The literature on whole-system transformation is clear about what needs doing to change an entire organization. Three winding paths must be followed simultaneously to transform entire school systems: (1) improve how work gets done; (2) improve the district’s internal social “architecture”; and (3) improve the district’s relationship with its external environment.

Principle 2: A school district’s external environment is complex and unstable.
One factor contributing to the challenge of navigating change in school districts is the nature of the environment within which educators find themselves. Given the complex and unstable environments of school districts, it is not good enough to plan for the future—districts also must be redesigned to achieve sufficient flexibility and agility to respond to unexpected events.

Principle 3:The change path from the present to the future is not a straight line.
Traditional change models assume a relatively straight and sequenced path from the present to the future. But we now understand that change paths are more like winding rivers with Class 5 rapids. Given the nature of complex, rapid and nonlinear change, people specializing in change processes now talk of navigating change, not managing it.

The problem with trying to follow a straight change path when it is really winding is that people and systems soon find themselves off the path and lost. When off course and disoriented, people and systems predictably return to their old ways of doing things, thereby living the experience of “the more things change, the more they stay the same.”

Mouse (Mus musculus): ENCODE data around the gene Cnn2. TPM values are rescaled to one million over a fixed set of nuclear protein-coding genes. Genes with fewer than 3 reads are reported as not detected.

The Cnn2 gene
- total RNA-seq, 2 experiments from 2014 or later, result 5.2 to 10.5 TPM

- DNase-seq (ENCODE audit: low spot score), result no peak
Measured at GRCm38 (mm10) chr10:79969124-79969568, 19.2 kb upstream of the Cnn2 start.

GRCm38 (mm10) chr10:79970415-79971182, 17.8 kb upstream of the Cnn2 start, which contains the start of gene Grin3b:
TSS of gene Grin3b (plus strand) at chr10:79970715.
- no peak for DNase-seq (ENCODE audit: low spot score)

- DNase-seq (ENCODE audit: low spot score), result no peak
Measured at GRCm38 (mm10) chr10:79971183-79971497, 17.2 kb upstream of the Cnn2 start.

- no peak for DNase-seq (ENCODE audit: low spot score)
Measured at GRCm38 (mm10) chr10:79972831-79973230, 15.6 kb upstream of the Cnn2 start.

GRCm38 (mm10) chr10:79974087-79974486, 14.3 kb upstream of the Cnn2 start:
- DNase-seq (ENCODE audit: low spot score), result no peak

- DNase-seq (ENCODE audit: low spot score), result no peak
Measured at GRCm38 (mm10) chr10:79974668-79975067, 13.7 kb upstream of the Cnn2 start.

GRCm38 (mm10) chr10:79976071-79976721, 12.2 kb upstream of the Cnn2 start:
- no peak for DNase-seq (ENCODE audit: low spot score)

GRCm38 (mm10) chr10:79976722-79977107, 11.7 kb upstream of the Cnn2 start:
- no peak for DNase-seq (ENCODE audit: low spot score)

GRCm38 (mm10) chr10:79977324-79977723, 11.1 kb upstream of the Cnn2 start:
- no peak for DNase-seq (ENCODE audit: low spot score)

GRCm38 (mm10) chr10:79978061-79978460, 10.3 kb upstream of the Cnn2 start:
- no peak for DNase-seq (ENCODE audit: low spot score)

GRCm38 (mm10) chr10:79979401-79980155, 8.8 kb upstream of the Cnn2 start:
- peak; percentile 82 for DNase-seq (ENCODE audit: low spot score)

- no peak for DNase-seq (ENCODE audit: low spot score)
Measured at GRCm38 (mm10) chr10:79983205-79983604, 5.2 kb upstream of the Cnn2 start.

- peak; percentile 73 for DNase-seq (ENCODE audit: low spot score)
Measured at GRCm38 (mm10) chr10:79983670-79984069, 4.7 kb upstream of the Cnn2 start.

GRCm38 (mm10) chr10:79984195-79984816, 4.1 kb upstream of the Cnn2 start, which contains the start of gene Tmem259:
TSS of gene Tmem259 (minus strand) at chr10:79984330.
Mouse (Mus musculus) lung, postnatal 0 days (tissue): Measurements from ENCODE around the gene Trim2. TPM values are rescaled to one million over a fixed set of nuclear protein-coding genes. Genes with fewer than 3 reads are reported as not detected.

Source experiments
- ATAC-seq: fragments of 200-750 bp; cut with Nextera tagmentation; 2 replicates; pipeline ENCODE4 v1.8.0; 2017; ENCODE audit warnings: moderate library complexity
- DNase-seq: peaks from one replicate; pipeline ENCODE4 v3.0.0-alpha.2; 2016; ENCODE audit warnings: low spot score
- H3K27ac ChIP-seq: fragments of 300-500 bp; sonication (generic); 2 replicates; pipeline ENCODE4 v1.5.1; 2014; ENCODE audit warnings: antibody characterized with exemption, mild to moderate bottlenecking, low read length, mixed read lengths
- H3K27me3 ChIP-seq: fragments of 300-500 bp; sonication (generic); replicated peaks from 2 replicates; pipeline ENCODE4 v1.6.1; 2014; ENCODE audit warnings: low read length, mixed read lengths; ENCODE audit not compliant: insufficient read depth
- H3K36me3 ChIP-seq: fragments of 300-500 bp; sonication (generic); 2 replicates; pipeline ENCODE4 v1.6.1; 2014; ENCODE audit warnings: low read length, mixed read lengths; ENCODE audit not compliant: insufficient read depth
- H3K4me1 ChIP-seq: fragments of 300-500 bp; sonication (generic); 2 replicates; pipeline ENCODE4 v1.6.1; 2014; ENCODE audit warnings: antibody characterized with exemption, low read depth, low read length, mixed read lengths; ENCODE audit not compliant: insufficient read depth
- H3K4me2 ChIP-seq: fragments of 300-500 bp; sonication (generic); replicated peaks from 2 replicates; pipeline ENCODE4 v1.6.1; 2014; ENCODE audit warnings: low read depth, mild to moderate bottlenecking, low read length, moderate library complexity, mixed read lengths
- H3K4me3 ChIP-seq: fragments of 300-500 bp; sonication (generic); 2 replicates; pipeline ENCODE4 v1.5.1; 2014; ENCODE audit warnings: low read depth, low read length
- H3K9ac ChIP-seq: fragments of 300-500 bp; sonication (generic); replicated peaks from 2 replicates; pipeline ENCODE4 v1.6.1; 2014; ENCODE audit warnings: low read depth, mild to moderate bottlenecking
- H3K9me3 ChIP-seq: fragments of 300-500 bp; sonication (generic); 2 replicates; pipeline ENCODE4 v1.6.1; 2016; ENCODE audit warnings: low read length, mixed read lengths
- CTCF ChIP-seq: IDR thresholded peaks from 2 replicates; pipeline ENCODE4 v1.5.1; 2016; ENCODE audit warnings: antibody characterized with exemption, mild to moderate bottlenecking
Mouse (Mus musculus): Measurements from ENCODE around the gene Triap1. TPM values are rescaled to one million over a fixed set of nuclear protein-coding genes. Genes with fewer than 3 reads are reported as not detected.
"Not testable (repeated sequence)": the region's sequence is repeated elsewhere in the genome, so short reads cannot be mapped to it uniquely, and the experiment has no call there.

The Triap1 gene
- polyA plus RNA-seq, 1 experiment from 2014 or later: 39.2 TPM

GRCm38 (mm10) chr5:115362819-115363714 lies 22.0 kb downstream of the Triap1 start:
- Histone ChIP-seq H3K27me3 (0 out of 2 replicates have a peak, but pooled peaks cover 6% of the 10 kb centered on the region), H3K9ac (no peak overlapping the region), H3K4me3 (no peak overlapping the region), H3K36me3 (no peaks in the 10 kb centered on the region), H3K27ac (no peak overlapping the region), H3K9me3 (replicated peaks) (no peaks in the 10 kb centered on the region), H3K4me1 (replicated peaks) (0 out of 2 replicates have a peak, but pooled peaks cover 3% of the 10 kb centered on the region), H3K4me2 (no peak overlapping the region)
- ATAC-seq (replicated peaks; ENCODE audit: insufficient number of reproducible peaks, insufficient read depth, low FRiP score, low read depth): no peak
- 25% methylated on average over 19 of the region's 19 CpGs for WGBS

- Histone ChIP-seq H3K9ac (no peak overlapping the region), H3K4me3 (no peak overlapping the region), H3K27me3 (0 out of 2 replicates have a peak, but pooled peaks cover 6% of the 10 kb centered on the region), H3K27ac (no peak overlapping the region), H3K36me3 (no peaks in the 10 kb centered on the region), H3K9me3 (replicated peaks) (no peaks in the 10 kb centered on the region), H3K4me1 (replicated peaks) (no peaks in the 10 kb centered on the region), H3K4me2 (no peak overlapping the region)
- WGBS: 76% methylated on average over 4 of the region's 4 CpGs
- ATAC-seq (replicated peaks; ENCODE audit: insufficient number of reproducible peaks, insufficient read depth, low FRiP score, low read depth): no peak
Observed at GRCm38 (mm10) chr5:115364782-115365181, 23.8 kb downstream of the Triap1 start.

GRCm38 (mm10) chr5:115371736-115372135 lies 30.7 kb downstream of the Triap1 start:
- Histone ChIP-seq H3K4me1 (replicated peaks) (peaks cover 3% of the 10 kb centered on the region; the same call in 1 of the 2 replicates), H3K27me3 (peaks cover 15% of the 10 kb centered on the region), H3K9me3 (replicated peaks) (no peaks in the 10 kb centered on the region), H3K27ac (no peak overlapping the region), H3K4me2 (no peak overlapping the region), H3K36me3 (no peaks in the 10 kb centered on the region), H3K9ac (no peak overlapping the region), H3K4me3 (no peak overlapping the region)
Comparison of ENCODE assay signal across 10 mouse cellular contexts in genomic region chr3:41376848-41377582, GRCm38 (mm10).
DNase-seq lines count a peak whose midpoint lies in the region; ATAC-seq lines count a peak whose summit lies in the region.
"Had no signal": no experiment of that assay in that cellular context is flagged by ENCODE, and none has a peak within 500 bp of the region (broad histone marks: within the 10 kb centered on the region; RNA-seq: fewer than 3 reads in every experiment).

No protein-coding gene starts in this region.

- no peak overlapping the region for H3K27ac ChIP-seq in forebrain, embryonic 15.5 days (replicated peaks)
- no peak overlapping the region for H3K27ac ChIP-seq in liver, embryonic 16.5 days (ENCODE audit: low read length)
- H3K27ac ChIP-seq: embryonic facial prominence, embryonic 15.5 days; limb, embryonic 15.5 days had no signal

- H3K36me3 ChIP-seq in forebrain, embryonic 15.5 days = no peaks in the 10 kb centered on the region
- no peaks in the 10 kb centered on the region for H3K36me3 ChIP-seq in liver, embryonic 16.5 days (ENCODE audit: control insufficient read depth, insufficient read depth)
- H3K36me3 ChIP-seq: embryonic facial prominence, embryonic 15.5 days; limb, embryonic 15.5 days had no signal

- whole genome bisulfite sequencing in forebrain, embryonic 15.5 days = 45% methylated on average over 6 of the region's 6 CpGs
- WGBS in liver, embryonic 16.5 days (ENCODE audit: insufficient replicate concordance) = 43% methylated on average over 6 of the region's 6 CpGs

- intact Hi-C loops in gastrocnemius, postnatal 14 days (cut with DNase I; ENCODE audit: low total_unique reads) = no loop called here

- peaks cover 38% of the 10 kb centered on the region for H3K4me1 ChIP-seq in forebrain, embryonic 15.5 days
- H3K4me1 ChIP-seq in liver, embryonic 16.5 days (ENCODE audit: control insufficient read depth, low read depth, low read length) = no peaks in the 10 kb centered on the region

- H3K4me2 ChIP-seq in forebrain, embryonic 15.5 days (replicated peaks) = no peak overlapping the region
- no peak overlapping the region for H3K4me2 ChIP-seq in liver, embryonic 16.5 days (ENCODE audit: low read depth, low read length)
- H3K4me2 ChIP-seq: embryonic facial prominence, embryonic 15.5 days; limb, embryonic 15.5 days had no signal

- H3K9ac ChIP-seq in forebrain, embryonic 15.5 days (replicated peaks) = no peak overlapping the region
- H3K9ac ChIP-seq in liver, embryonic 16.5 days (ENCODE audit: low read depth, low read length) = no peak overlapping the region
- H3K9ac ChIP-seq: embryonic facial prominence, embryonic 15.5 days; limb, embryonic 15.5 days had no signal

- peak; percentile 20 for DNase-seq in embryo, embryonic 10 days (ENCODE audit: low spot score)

Self-Optimizing Goal

Principle 4: The capacity to anticipate the future and respond quickly to unanticipated events is partially a function of a school district’s internal social architecture.
A school district’s internal social architecture includes its culture, communication patterns, reward system, pay schedules, career ladders and organization design. This architecture influences people’s capacity and willingness to work effectively, their ability to respond to pressure for change, their motivation and their job satisfaction.

 

A new social architecture for school districts that would positively influence the aforementioned variables would favor skill-based work, professional knowledge and peer relationships; be anchored to a network of teams—their knowledge, their talent and their resources; create opportunities for participation and collaboration that are deep and wide while maintaining the voice of leadership; and be a network that connects people to each other and to resources in ways that help a school district as much as possible to become self-regulating and self-optimizing (as opposed to being externally regulated and externally forced to improve).

Principle 5: Biological metaphors most accurately describe how social networks function.
The biological metaphor that may work best for school systems with a networked internal social architecture is ecosystem. An entire ecosystem does not have to change simultaneously for one species to change. Yet some proponents of systemic improvement argue that the only way systemwide improvement can occur is if the whole school district ecosystem changes at once. I disagree. Like a natural ecosystem, systemic school improvement can start in clusters of interconnected schools (for example, a high school and all the middle and elementary schools that feed into it) and then spread to all remaining clusters until the whole district is redesigned. Meg Wheatley, in her essay “Bringing Schools Back to Life: Schools as Living Systems,” which appeared in Creating Successful School Systems: Voices from the University, the Field and the Community, makes this argument too. In commenting on creating change in school districts, Wheatley says, “Start anywhere and follow it everywhere.”